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Ball Don't Lie

The Chicago Bulls are using ‘Major League’ as inspiration for this season

Eric Freeman
Ball Don't Lie

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Charlie Sheen and Tom Berenger look like winners (Janet Macoska/ Getty).

The 2013-14 season has been a very disappointing one for the Chicago Bulls. With another serious knee injury to star point guard Derrick Rose and the recent trade of longtime swingman Luol Deng to the Cleveland Cavaliers, a team that once had hopes of a championship now looks more like a default playoff participant in the extremely uninspiring East. They can maintain goals and might not have to suffer the ignominy of the lottery, but they can't pretend that any of this is ideal.

Like any Tom Thibodeau-coached team, though, the Bulls are still giving maximum effort. According to big man Taj Gibson, they've even embraced their status as underdogs and have even begun to think of themselves as the NBA's answer to a group of well-loved sports movie outcasts. From Nick Friedell for ESPNChicago.com (via Beyond the Buzzer):

Gibson said the team has begun to view its situation like that of the fictional version of the Cleveland Indians in the movie "Major League." In the movie, the team's owner decides to make the organization as bad as it can possibly be to relocate it. The Bulls' situation is not as dire, but Gibson sees parallels.

"We understand it's kind of like the movie 'Major League,'" he said. "We've got that mentality where we believe in the locker room. We believe in what we think. And we're taking it one game at a time and we're trying to get those wins hopefully to see ... get a good, nice poster at the end of the year." [...]

In the movie, the players put together a cutout of the owner's body with the caption: "You guys stink!" After each win they pealed off a section of the cutout.

So who will be on the cutout for the Bulls?

"We haven't figured that out yet," Gibson said with a smile. "But that's kind of the way we're going at it. That's what Joakim started. Joakim said it, and I've just been running with it. Every game is like a test and we're fighting."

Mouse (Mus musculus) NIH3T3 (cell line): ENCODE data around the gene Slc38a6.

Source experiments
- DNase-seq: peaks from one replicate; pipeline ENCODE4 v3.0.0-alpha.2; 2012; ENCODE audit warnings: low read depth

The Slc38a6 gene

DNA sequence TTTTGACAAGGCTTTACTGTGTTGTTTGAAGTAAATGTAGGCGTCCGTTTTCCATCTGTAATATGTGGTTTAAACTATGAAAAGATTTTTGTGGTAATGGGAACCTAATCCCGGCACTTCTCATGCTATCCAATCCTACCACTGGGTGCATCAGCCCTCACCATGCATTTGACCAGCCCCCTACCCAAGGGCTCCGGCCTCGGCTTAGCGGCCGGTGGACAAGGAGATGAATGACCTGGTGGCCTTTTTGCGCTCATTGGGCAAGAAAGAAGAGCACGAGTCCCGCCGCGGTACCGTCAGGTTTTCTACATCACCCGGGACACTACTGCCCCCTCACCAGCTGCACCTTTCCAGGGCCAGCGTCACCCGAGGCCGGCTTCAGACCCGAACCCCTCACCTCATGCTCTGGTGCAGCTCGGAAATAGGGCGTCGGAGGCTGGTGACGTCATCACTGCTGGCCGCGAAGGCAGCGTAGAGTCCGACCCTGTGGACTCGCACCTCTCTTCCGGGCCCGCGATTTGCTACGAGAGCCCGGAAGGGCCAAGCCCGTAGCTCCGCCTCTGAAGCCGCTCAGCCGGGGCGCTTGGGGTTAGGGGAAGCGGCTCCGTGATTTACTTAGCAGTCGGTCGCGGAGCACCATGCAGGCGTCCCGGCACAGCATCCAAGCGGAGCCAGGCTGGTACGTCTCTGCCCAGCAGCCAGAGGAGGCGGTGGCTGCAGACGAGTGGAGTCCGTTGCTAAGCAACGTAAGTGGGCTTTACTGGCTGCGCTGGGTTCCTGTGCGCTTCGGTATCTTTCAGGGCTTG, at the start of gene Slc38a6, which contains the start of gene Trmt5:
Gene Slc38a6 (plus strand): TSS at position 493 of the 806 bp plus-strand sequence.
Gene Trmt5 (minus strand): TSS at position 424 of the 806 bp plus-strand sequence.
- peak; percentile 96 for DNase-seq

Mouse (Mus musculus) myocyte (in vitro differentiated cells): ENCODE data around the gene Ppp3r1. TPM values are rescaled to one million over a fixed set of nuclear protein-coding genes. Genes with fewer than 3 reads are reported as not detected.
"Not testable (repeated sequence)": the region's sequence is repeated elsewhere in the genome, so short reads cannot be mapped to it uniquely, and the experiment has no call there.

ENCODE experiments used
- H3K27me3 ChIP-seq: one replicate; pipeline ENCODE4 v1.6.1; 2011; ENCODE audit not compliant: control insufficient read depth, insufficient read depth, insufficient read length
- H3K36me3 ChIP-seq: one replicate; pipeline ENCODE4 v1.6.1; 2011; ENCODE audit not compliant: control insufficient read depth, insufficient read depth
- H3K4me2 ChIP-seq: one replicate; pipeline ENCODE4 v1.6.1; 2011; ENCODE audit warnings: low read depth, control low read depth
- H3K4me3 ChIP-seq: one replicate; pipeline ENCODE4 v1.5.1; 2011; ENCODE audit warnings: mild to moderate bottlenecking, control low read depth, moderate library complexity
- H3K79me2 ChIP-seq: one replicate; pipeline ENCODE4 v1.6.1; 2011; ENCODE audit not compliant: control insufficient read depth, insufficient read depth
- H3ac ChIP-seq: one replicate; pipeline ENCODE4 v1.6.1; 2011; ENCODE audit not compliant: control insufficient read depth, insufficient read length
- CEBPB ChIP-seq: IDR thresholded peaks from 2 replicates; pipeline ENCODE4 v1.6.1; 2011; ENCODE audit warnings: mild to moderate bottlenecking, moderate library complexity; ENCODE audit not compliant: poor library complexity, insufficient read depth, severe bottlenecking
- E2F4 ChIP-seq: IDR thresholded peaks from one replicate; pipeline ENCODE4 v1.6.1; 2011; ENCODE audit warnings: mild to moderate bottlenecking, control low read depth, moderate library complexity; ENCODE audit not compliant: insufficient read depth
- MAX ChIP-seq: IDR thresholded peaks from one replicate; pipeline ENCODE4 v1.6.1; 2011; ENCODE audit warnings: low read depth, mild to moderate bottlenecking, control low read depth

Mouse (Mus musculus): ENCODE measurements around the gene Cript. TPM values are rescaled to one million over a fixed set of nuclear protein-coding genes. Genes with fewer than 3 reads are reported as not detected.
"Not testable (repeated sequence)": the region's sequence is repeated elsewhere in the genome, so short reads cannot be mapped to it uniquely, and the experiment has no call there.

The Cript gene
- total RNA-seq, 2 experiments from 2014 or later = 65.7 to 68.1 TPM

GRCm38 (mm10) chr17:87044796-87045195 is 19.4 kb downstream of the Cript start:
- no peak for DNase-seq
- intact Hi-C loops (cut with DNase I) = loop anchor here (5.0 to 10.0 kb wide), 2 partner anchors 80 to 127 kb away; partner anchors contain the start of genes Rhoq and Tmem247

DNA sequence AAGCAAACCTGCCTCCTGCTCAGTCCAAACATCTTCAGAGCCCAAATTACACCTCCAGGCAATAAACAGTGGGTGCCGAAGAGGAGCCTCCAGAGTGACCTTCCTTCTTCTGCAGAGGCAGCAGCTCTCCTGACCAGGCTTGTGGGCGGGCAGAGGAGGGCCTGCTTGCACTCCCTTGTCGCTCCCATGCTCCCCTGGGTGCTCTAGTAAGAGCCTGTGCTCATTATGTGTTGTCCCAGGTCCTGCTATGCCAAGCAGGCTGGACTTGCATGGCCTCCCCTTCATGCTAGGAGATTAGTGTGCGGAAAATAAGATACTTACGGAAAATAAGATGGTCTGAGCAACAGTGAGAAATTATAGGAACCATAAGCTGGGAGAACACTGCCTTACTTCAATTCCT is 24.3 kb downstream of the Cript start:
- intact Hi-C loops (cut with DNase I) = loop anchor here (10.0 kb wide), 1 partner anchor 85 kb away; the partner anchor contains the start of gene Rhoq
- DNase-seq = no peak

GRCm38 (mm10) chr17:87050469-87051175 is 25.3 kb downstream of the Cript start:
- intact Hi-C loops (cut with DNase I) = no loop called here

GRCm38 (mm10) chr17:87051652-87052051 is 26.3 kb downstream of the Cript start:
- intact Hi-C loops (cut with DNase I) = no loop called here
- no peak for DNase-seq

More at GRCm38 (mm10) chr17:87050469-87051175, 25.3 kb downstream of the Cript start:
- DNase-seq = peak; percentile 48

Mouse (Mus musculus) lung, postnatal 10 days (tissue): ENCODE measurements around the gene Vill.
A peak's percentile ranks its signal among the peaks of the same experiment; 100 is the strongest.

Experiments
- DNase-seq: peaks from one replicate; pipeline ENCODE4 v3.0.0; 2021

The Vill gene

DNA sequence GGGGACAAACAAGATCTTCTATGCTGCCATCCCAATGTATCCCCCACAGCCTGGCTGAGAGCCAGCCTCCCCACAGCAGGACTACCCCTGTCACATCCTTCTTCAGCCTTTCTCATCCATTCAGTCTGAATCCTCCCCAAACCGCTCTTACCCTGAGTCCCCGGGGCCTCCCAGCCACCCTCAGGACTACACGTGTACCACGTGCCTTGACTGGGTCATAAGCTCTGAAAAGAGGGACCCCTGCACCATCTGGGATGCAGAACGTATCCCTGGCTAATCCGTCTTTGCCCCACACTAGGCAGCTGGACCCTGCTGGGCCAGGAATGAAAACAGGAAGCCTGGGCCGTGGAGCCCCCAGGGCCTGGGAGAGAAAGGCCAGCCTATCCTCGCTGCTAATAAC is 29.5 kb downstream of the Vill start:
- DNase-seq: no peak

For those who don't remember, the owner of the Cleveland Indians in "Major League," Rebecca Phelps, is a not-unattractive woman. Jerry Reinsdorf, the very real owner of the Chicago Bulls, is a 77-year-old man with the sex appeal of a potato. I'm not sure an image of Reinsdorf in his underwear would count as a reward for anyone.

While it's easy to joke about such matters, the Bulls' comparison says something about their attitude towards the season. As Friedell notes, the Bulls are not in the same situation as the fictional Indians, who are intentionally gutted to force a move to Miami. However, there is something to the idea that the Bulls might feel as if management has not allowed them to be as good as they can possibly be, largely because of the Deng trade but also possible in relation to perceptions of thriftiness in free agency. They're reacting to the situation they've put in by both luck and more controllable circumstances. That's not to say that the Bulls only have animosity for the front office, but the parallels don't stop with Thibodeau and Lou Brown both getting hoarse when they scream.

Or maybe this is all a ruse by the Bulls to get Tom Berenger to show up to one of their home games. I bet Kirk Hinrich is a big fan of the "Sniper" series.

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Eric Freeman is a writer for Ball Don't Lie on Yahoo Sports. Have a tip? Email him at efreeman_ysports@yahoo.com or follow him on Twitter!

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